Donald Trump’s company sentenced to 15 years in tax fraud case

NEW YORK, Jan 13 (Reuters) – Donald Trump will learn on Friday how the company bearing the former U.S. president’s name will be punished after being accused of defrauding tax authorities for 15 years.

A New York state judge will impose the sentence after a jury in Manhattan found two Trump Organization affiliates guilty of 17 criminal charges last month.

The ruling comes three days after Manhattan Criminal Court Judge Juan Merchan ordered the company’s former chief financial officer, Alan Weiselberg, who worked for the Trump family for half a century, to serve five months in prison after he testified as the prosecution’s star witness. .

Trump’s company only faces a maximum fine of $1.6 million, but has said it plans to appeal. No one else has been charged or jailed in the case.

Manhattan District Attorney Alvin Bragg’s office, which brought the case, is still conducting a criminal investigation into Trump’s business practices.

Bill Black, a professor at the University of Missouri-Kansas City School of Law who specializes in white-collar crime, called the expected sentence a “rounding error” that provides “zero deterrent” to others, including Trump.

“It’s a travesty,” he said. “This sentence will not stop anyone from committing such crimes.”

The case has long been a thorn in the side of the former Republican president, who he says is part of a witch hunt by Democrats who dislike him and his politics.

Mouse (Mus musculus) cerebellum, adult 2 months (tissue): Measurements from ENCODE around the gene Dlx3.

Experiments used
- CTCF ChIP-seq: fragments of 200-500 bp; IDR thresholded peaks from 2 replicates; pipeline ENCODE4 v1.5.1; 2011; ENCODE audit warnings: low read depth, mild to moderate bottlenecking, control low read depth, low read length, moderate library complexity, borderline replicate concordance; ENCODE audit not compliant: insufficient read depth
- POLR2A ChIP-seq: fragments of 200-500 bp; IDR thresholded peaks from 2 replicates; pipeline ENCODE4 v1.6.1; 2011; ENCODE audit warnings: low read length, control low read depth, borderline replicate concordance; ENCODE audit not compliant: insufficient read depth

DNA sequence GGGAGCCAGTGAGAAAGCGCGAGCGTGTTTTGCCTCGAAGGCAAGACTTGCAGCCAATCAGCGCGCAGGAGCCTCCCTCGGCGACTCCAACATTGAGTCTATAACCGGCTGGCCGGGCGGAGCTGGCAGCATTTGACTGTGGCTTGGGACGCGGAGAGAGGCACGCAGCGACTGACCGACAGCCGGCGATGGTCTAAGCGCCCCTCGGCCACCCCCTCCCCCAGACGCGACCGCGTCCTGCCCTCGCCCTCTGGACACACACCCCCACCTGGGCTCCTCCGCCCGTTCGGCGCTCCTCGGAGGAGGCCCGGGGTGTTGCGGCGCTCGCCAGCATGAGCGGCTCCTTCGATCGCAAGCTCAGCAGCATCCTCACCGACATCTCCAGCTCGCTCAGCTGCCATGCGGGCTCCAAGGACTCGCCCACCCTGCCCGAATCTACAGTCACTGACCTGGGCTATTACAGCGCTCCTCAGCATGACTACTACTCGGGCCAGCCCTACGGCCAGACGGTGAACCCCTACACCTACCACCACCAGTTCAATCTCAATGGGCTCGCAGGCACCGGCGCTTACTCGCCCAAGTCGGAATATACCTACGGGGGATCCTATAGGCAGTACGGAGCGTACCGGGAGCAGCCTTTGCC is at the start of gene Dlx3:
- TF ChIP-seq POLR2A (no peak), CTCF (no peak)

Trump and his adult children, Donald Trump Jr., Ivanka Trump and Eric Trump, are facing a $250 million civil lawsuit alleging they inflated his net worth and the value of his company’s assets to save money on loans and insurance.

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Bragg and James were Democrats, Bragg’s predecessor, Cyrus Vance, brought the criminal case. Trump, who lost re-election in 2020, is running for president in 2024.

During the four-week trial, prosecutors presented evidence that Trump’s company included personal expenses such as rent and car leases for executives without reporting them as income, and pretended that Christmas bonuses were non-employee compensation.

Trump himself signed the bonus checks, prosecutors said, as well as the lease on Weiselberg’s luxury Manhattan apartment and private school tuition for the CFO’s grandchildren.

“The whole narrative that Donald Trump is blissfully ignorant is not true,” Assistant District Attorney Joshua Steinglass told jurors in his closing argument.

Weiselberg’s testimony helped convict the company, even though he said Trump was not part of the fraud scheme. He also refused to help Bragg in the broader investigation into Trump.

The Trump Organization placed Weiselberg on paid leave until he severed ties this week. His attorney said the split, announced Tuesday, was amicable.

Weiselberg, 75, is serving time at New York City’s notorious Rikers Island prison.

State law limits the fines Judge Merson can impose on Trump’s company. A company can be fined up to $250,000 for each tax-related count and $10,000 for each non-tax count.

Trump faces a number of legal issues, including investigations into the January 6, 2021 attack on the US capital, his retention of classified documents after leaving the White House and attempts to overturn his 2020 election loss in Georgia.

Reporting by Karen Freefield and Jonathan Stempel; Editing by Jonathan Otis

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